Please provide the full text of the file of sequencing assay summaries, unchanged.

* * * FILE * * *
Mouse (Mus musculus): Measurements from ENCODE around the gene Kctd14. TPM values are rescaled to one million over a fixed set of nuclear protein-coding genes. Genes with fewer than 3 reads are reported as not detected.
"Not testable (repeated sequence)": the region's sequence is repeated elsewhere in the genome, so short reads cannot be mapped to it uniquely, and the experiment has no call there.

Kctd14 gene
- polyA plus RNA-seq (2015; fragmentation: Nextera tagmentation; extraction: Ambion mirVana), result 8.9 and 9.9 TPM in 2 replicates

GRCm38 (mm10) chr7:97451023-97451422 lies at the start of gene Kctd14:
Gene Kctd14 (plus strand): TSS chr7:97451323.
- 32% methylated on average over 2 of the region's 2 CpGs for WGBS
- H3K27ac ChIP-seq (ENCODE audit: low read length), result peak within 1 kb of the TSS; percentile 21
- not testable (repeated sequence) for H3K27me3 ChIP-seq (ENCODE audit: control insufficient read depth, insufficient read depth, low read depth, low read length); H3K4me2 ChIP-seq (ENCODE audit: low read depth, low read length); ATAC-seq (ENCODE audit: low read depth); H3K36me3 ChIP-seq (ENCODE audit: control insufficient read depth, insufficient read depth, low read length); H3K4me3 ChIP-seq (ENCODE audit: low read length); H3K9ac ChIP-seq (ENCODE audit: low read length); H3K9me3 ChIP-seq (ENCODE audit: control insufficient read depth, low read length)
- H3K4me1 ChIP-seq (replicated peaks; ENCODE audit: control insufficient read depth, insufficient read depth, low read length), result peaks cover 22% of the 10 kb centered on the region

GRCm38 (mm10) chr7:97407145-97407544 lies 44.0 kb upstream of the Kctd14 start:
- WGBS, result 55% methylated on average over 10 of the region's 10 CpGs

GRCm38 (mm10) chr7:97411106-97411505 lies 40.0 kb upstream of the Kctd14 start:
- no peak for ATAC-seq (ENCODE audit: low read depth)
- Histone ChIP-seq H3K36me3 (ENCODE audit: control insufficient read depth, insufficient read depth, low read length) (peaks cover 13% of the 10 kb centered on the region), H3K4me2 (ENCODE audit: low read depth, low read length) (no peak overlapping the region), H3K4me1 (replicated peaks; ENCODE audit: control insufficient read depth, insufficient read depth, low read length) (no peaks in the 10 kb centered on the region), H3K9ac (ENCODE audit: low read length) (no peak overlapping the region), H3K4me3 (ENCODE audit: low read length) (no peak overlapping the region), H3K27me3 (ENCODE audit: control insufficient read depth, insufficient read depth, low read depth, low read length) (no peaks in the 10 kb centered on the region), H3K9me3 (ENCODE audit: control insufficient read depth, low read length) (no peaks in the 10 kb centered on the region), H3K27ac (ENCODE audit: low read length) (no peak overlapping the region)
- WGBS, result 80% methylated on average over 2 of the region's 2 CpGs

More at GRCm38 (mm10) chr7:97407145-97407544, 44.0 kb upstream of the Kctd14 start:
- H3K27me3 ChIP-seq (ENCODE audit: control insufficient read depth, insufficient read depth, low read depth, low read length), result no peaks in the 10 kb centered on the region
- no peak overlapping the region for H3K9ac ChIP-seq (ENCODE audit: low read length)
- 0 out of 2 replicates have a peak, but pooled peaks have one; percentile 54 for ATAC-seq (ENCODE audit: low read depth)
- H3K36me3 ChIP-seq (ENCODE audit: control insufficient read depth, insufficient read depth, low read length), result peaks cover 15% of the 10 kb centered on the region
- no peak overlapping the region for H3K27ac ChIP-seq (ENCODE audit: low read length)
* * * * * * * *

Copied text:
Mouse (Mus musculus): Measurements from ENCODE around the gene Kctd14. TPM values are rescaled to one million over a fixed set of nuclear protein-coding genes. Genes with fewer than 3 reads are reported as not detected.
"Not testable (repeated sequence)": the region's sequence is repeated elsewhere in the genome, so short reads cannot be mapped to it uniquely, and the experiment has no call there.

Kctd14 gene
- polyA plus RNA-seq (2015; fragmentation: Nextera tagmentation; extraction: Ambion mirVana), result 8.9 and 9.9 TPM in 2 replicates

GRCm38 (mm10) chr7:97451023-97451422 lies at the start of gene Kctd14:
Gene Kctd14 (plus strand): TSS chr7:97451323.
- 32% methylated on average over 2 of the region's 2 CpGs for WGBS
- H3K27ac ChIP-seq (ENCODE audit: low read length), result peak within 1 kb of the TSS; percentile 21
- not testable (repeated sequence) for H3K27me3 ChIP-seq (ENCODE audit: control insufficient read depth, insufficient read depth, low read depth, low read length); H3K4me2 ChIP-seq (ENCODE audit: low read depth, low read length); ATAC-seq (ENCODE audit: low read depth); H3K36me3 ChIP-seq (ENCODE audit: control insufficient read depth, insufficient read depth, low read length); H3K4me3 ChIP-seq (ENCODE audit: low read length); H3K9ac ChIP-seq (ENCODE audit: low read length); H3K9me3 ChIP-seq (ENCODE audit: control insufficient read depth, low read length)
- H3K4me1 ChIP-seq (replicated peaks; ENCODE audit: control insufficient read depth, insufficient read depth, low read length), result peaks cover 22% of the 10 kb centered on the region

GRCm38 (mm10) chr7:97407145-97407544 lies 44.0 kb upstream of the Kctd14 start:
- WGBS, result 55% methylated on average over 10 of the region's 10 CpGs

GRCm38 (mm10) chr7:97411106-97411505 lies 40.0 kb upstream of the Kctd14 start:
- no peak for ATAC-seq (ENCODE audit: low read depth)
- Histone ChIP-seq H3K36me3 (ENCODE audit: control insufficient read depth, insufficient read depth, low read length) (peaks cover 13% of the 10 kb centered on the region), H3K4me2 (ENCODE audit: low read depth, low read length) (no peak overlapping the region), H3K4me1 (replicated peaks; ENCODE audit: control insufficient read depth, insufficient read depth, low read length) (no peaks in the 10 kb centered on the region), H3K9ac (ENCODE audit: low read length) (no peak overlapping the region), H3K4me3 (ENCODE audit: low read length) (no peak overlapping the region), H3K27me3 (ENCODE audit: control insufficient read depth, insufficient read depth, low read depth, low read length) (no peaks in the 10 kb centered on the region), H3K9me3 (ENCODE audit: control insufficient read depth, low read length) (no peaks in the 10 kb centered on the region), H3K27ac (ENCODE audit: low read length) (no peak overlapping the region)
- WGBS, result 80% methylated on average over 2 of the region's 2 CpGs

More at GRCm38 (mm10) chr7:97407145-97407544, 44.0 kb upstream of the Kctd14 start:
- H3K27me3 ChIP-seq (ENCODE audit: control insufficient read depth, insufficient read depth, low read depth, low read length), result no peaks in the 10 kb centered on the region
- no peak overlapping the region for H3K9ac ChIP-seq (ENCODE audit: low read length)
- 0 out of 2 replicates have a peak, but pooled peaks have one; percentile 54 for ATAC-seq (ENCODE audit: low read depth)
- H3K36me3 ChIP-seq (ENCODE audit: control insufficient read depth, insufficient read depth, low read length), result peaks cover 15% of the 10 kb centered on the region
- no peak overlapping the region for H3K27ac ChIP-seq (ENCODE audit: low read length)